Planet Earth

Early Hominid Evolution Was "Game of Thrones"

D-briefBy Gemma TarlachJun 19, 2014 5:01 PM
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Known as Skull 17, this fossil find from Spain's Sima de los Huesos represents one of the most complete craniums of an early hominid ever found, and is just one of the site's landmark finds. Photo credit: Javier Trueba/Madrid Scientific Films It was a world not of a single population unified into one kingdom, but a violent, chaotic continent divided into houses, each representing a different family. Some of the houses were isolated; others competed for the same territory, sometimes mingling, sometimes warring. As glaciers advanced from the north, the houses were faced with a prospect familiar to fans of the popular HBO fantasy series Game of Thrones: you win or you die. "Because winter," said Dr. Juan-Luis Arsuaga, "was coming." Discussing the analysis of 17 early hominid skulls, published today in Science, Arsuaga, the study's lead author, said the new research suggested a much different evolutionary path for the genus Homo than previously thought. The hominids of Europe some 430,000 years ago, during the Middle Pleistocene, were not a single population that gradually evolved at a constant rate. Instead, Arsuaga compared Pleistocene Europe to Westeros, the war-torn continent home to Game of Thrones. A number of different early hominid populations were spread over the vast area, some evolving in isolation, others interbreeding, all of them adapting in fits and starts, and often in response to environmental changes, including periods of glaciation.

Pit of Bones

The skulls come from a group of early hominid fossils found in the nearly-inaccessible cave shaft of Sima de los Huesos ("Pit of Bones") in Atapuerca, Spain. Though a genetic analysis of one of the individuals was published last year, this study is the first to analyze all 17 skulls. Previous attempts to date the skulls and other hominid fossils from the site had yielded controversial and sometimes contradictory results. For today's findings, however, researchers used half a dozen different dating methods, arriving at an age of about 430,000 years for the remains. Researchers are not able to say definitively how the remains ended up in the shaft, but have ruled out burial or predation. Arsuaga noted that most of the skulls in today's analysis came from teenagers or young adults, age groups with the lowest probability of illness-related mortality. He believes the individuals were thrown down the shaft by other hominids, possibly as part of a ritual or a ruthless act of snuffing out the competition — another parallel to the ultraviolence of Game of Thrones. The skulls' most striking features, compared with other early hominids, were related to chewing, including a forward projecting jaw and teeth. Arsuaga suggests the individuals may have used their teeth to grasp meat while holding an animal carcass in one hand and cutting it with the other, using a primitive but unidentified tool. He stressed this theory was beyond the scope of today's paper and merely his opinion.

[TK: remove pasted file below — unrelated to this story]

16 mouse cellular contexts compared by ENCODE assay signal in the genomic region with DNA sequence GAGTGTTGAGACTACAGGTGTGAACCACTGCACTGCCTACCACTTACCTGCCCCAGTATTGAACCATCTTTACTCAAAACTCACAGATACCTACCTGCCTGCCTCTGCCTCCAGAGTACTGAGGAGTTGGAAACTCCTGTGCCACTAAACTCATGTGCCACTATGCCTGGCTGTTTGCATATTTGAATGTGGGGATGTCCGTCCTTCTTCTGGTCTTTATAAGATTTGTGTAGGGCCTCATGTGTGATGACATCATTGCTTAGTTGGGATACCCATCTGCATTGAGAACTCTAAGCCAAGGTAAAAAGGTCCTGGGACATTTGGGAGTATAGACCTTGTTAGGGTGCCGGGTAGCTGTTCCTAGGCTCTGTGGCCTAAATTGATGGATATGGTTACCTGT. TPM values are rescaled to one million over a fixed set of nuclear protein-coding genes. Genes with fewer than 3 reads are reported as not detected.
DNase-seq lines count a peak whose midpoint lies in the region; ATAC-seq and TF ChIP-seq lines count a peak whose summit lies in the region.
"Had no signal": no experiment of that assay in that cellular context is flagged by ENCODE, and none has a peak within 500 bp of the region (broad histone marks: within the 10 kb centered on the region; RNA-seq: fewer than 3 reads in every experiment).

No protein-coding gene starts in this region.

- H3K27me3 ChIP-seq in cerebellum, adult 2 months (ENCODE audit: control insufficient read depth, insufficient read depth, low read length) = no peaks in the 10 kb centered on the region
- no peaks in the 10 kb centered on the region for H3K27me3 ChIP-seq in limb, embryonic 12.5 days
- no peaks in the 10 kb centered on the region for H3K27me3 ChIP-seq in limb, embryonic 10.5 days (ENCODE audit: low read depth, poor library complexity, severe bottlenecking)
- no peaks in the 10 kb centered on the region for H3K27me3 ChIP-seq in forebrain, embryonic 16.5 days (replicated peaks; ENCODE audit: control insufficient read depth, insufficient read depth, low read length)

A Hominid Head-Scratcher

What the skulls do not reveal — at least not yet — is where they fit into the Homo genus. The Sima individuals had comparatively smaller brain cases than Neanderthals, leading researchers to declare the Sima individuals were at the "roots" of the Neanderthals' origins. The Middle Pleistocene period of human evolution has been hotly contested, and classification of some of the early hominids, such as Homo heidelbergensis, have been based on what Arsuaga dismissed as "very little information." The researchers involved in today's study, in fact, refused to classify the Sima hominids. Despite repeatedly suggesting that the find revealed the roots of Neanderthal evolution, Arsuaga noted "they were not Neanderthals at all" but did belong to the same clade, "just like we (humans) belong to the same clade as chimpanzees." Pressed to place the Sima hominids somewhere on our family tree, Arsuaga would say only that he would be presenting additional research on the topic later this year, and that perhaps the entire taxonomy, or grouping, of the genus Homo should be revisited. His comments echoed the call by other researchers last year for a reconsideration of how early hominids are classified based on several skulls found in an eastern European cave. In other words, this early-hominid Game of Thrones has more plot twists up its sleeve this season...

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